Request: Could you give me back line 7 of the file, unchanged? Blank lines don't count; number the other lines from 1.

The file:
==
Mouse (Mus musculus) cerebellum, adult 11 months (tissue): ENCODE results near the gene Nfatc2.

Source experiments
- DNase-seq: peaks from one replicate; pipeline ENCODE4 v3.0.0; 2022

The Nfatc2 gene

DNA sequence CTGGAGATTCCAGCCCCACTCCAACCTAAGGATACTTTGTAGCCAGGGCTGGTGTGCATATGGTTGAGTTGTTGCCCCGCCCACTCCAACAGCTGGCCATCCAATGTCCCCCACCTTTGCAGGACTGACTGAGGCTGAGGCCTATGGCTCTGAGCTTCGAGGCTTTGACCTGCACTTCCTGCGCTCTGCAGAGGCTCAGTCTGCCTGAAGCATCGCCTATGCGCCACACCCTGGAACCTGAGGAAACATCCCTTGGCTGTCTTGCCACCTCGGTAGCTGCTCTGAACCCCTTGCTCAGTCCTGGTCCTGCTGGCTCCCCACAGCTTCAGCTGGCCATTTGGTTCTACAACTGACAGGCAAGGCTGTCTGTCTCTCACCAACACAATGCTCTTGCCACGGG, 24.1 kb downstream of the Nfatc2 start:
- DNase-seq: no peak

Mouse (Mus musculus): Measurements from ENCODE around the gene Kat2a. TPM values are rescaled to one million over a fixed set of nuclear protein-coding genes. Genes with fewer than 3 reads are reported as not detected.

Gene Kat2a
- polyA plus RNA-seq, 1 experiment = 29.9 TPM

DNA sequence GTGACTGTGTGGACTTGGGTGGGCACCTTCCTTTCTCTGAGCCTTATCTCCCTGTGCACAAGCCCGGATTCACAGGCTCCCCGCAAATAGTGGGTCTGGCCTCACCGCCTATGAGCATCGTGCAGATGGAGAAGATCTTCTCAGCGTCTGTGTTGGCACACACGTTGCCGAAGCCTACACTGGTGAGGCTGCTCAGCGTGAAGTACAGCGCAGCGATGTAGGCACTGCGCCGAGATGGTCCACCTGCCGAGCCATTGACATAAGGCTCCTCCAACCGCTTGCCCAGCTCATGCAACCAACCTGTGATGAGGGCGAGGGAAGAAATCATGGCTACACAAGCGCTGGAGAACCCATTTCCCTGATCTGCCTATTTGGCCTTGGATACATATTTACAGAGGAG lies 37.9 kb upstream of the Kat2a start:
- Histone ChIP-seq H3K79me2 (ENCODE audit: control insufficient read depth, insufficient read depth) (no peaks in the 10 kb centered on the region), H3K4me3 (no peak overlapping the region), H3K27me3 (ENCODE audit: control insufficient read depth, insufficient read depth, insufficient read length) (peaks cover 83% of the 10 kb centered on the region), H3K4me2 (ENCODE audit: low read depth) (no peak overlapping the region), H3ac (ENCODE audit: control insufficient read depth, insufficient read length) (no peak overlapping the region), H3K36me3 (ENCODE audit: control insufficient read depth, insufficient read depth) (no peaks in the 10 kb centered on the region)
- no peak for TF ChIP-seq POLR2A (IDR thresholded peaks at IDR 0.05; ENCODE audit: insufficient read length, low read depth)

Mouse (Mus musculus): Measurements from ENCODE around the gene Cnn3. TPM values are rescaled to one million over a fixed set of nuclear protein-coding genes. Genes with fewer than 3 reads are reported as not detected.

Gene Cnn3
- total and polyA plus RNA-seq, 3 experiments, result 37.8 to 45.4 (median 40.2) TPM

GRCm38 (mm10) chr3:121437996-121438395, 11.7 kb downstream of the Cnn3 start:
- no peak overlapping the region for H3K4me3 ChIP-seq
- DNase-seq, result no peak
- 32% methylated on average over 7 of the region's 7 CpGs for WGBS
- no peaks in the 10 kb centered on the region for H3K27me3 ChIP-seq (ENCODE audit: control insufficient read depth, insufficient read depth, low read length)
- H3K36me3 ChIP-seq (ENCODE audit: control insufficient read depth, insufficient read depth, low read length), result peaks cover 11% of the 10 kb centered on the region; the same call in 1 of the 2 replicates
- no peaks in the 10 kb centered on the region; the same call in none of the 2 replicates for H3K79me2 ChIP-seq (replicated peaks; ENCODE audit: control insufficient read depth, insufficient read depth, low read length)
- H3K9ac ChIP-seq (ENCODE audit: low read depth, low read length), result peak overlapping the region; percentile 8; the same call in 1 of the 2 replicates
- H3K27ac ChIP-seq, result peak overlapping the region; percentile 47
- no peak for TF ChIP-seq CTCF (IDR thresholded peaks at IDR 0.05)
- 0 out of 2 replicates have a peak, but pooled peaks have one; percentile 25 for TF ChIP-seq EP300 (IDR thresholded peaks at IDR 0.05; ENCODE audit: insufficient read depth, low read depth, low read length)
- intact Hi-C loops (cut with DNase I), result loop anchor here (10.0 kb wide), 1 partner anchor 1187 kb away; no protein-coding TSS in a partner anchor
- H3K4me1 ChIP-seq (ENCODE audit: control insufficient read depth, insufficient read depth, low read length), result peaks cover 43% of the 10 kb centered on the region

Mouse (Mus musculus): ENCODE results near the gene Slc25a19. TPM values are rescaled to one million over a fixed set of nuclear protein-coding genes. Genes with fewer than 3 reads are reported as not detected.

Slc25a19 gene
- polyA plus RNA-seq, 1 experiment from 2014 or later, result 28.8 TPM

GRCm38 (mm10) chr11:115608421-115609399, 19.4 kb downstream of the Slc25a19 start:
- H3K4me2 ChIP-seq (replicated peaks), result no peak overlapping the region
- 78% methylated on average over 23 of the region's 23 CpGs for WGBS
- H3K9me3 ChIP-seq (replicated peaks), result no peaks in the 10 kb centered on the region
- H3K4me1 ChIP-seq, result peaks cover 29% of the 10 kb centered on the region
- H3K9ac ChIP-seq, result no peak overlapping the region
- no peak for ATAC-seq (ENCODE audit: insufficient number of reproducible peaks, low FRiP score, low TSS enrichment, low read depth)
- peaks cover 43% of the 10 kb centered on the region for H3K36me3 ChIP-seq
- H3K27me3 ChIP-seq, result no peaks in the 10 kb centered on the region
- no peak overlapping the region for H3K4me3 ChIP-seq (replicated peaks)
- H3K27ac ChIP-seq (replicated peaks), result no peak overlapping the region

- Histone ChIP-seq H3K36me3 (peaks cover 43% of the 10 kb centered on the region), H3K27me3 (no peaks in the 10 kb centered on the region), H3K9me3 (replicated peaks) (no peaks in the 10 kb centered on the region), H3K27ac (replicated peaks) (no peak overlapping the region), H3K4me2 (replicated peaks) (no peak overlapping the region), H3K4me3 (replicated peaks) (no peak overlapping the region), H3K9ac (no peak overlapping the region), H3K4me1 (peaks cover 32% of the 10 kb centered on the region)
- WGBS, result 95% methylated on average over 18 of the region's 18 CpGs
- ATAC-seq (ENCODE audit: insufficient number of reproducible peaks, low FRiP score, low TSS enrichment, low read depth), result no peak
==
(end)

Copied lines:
Mouse (Mus musculus): Measurements from ENCODE around the gene Kat2a. TPM values are rescaled to one million over a fixed set of nuclear protein-coding genes. Genes with fewer than 3 reads are reported as not detected.